FIGS. 1 and 2 show the first embodiment of the bumper according to the present invention. In the assembly, the pneumatic cushion is in the form of a belt 4 which has its ends sealed. The belt 4 is made of butyl rubber or other synthetic rubber and formed by extrusion or other processes. A gas inflation valve 3 is provided on the belt 4 for inflating the belt 4. By means of the gas inflation valve 3, the belt 4 can be reinflated and therefore be repetitively used. A base which is in the form of a groove plate 2 is made of metal and formed through conventional processes, such as rolling or stamping. The groove plate 2 has a straight line cross section shape with both ends bent into concave shapes. The groove plate 2 is further provided with a through hole (not shown) for passing through the gas inflation valve 3. A protective layer 5 which is made of plastic or other material and formed by conventional processes, e.g., extrusion, wraps the belt 4. The protective layer 5 protects the belt 4 from damage caused by direct contact with the obstacles it bumps or an exceeding pressure within the pneumatic cushion. The protective layer 5 further connects the belt 4 with the groove plate 2 by the engagement of convex portions 6 which are integrally formed with the protective layer 5 along its longitudinal edges and corresponding concave portions 7 on the groove plate 2. As can be seen in FIG. 2, the inner surface of the protective layer 5 is circular and the outer surface has a flat surface A at the front side and is similar to the shape of a conventional bumper, or the outer surface can be any shape which is of aesthetic design.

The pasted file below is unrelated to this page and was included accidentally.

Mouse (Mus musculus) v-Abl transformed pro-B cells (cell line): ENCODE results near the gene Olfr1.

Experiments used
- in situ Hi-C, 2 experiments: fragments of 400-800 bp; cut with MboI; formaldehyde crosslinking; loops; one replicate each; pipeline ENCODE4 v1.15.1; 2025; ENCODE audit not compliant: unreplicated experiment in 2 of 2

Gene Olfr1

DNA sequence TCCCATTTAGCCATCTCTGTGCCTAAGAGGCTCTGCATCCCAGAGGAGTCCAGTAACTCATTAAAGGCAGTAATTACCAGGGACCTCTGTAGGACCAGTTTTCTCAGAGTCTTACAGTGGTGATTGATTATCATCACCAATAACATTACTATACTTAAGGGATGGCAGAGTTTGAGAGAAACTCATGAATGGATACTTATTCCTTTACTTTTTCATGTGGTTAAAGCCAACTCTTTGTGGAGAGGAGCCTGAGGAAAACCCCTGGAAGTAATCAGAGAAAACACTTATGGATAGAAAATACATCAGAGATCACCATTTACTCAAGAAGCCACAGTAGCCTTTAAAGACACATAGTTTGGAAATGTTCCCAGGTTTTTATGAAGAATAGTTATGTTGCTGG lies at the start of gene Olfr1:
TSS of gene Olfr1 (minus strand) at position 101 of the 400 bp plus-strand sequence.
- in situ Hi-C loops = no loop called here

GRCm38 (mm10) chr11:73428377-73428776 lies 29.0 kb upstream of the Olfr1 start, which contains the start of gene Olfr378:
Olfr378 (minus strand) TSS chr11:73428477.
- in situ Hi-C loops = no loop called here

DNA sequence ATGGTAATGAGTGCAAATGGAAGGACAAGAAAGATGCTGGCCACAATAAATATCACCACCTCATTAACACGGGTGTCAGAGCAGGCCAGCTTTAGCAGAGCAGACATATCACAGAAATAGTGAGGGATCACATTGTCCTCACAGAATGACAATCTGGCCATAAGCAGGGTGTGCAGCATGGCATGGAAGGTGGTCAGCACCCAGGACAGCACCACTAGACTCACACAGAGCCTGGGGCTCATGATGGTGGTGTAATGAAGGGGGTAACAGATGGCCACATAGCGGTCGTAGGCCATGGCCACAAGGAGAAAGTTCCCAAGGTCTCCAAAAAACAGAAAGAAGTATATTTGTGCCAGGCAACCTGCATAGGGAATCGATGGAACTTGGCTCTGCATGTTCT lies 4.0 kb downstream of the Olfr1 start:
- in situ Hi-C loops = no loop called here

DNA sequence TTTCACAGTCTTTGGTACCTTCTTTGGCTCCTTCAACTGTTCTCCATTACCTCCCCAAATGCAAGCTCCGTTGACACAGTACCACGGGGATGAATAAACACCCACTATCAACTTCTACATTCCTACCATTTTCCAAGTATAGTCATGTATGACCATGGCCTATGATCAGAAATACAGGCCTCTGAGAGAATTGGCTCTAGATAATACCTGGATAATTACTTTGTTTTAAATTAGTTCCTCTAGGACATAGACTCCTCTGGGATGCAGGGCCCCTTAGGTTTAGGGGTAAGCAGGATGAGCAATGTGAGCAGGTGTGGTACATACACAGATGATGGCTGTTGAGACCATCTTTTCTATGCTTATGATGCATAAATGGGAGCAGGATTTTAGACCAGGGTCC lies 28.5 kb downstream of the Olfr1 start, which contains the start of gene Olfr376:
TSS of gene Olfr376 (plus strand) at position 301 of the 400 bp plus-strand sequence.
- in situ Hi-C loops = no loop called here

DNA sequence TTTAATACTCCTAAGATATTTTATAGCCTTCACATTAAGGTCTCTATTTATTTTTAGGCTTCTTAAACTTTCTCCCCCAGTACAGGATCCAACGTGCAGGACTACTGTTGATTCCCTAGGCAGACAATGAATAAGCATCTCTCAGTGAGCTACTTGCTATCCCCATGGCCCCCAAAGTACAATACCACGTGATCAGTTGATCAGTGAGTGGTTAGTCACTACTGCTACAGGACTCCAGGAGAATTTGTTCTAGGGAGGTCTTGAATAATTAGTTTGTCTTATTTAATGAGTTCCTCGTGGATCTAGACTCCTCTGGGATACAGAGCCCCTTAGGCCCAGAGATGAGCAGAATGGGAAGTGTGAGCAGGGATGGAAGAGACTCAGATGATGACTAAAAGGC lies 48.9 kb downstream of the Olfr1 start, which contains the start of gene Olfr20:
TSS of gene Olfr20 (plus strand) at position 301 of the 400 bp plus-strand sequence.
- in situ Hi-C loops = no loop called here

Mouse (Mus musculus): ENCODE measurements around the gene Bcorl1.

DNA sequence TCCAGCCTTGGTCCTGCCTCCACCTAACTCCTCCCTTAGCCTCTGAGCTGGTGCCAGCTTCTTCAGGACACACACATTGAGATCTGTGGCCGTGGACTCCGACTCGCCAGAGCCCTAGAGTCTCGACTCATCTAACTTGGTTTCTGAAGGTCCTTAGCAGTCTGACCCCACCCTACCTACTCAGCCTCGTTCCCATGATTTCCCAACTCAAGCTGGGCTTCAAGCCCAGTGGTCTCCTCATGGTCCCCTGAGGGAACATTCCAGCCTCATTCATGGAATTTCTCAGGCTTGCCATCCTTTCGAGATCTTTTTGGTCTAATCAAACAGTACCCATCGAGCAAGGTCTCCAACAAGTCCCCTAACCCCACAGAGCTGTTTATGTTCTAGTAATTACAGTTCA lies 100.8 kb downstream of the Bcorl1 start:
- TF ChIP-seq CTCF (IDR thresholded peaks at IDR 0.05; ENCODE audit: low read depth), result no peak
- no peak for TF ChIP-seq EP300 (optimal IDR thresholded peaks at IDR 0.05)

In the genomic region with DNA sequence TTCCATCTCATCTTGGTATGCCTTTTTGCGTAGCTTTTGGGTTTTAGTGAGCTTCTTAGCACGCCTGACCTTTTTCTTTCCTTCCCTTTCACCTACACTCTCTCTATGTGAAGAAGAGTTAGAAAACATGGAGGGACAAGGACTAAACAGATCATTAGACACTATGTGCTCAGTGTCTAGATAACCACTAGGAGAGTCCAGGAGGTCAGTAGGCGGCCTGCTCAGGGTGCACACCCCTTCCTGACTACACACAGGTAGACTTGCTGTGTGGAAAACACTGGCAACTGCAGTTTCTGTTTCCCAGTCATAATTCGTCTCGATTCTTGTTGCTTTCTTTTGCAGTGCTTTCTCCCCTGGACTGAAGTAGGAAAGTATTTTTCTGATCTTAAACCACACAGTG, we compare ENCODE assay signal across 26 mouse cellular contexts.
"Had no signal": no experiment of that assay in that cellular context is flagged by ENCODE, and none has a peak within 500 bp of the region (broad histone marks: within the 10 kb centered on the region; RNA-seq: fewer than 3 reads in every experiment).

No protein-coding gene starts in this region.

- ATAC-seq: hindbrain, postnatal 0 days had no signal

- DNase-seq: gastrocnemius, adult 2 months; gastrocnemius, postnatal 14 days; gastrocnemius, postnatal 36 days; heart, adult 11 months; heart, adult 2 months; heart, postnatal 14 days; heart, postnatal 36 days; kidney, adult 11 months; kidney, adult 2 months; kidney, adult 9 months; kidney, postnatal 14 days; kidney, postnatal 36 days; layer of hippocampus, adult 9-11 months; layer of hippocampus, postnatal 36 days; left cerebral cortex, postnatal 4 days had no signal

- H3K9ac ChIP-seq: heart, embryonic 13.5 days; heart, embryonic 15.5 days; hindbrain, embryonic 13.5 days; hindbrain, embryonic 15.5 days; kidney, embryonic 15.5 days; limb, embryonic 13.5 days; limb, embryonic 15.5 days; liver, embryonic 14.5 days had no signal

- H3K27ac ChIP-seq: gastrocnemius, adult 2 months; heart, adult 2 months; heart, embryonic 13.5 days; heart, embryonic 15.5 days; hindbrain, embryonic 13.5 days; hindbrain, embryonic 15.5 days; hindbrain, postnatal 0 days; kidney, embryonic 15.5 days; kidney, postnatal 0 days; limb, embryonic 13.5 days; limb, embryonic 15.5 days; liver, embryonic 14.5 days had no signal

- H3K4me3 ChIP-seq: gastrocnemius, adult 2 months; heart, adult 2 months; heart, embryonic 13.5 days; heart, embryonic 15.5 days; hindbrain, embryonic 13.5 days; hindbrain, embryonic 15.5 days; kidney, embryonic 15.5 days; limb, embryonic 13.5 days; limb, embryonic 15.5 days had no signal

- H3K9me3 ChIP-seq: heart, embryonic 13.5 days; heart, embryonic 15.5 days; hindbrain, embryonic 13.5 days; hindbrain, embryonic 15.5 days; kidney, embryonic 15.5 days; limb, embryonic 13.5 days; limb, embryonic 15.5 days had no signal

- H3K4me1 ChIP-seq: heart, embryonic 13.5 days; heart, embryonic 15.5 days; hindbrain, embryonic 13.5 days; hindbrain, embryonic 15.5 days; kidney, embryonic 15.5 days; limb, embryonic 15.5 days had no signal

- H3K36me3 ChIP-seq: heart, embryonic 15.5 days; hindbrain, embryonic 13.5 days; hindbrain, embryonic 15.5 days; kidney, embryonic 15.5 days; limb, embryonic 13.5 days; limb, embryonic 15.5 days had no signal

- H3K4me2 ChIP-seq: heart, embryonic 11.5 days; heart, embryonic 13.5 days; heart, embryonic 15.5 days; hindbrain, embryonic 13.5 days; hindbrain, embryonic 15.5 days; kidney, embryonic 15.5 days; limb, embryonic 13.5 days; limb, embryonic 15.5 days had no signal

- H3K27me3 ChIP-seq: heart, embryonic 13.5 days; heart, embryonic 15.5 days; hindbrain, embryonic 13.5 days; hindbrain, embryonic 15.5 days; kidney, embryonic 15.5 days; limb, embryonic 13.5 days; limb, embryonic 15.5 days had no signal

As the bumper is to be assembled, the belt 4 is first wrapped by the protective layer 5; then, the protective layer 5 and the belt 4 are fitted on the groove plate 2 by the engagement of the convex portions 6 and the concave portions 7; after that, the belt 4 is inflated and the expanded belt 4 bears against the inner surface of the protective layer 5, and then, the convex portions 6 of the protective layer 5 bear against the concave portions 7 of the groove plate 2; thus the connection is completed. The operating condition or pressure within the belt 4 can range from 0.5 kg/cm2 to 10 kg/cm2 or 2 kg/cm2 to 6 kg/cm2 (gauge) preferably. The specific operating pressure can be determined according to many factors, such as the loading capacity of a vehicle, the speed of a vehicle, etc.
FIGS. 3 and 4 show the second embodiment of the bumper according to the present invention, which is similar to the first embodiment. In this second embodiment and the following embodiments, the components with functions identical or analogous to those in the first embodiment are designated by reference numerals retaining the last digit from the first embodiment. In addition to the identical components, the components whose function or configuration has changed and the newly added components are explained. It can be seen in FIG. 4 that the cross section of the groove plate 22 is a C shape and the cross section of the belt 24 is circular. The protective layer 25 has a different configuration from that of the first embodiment.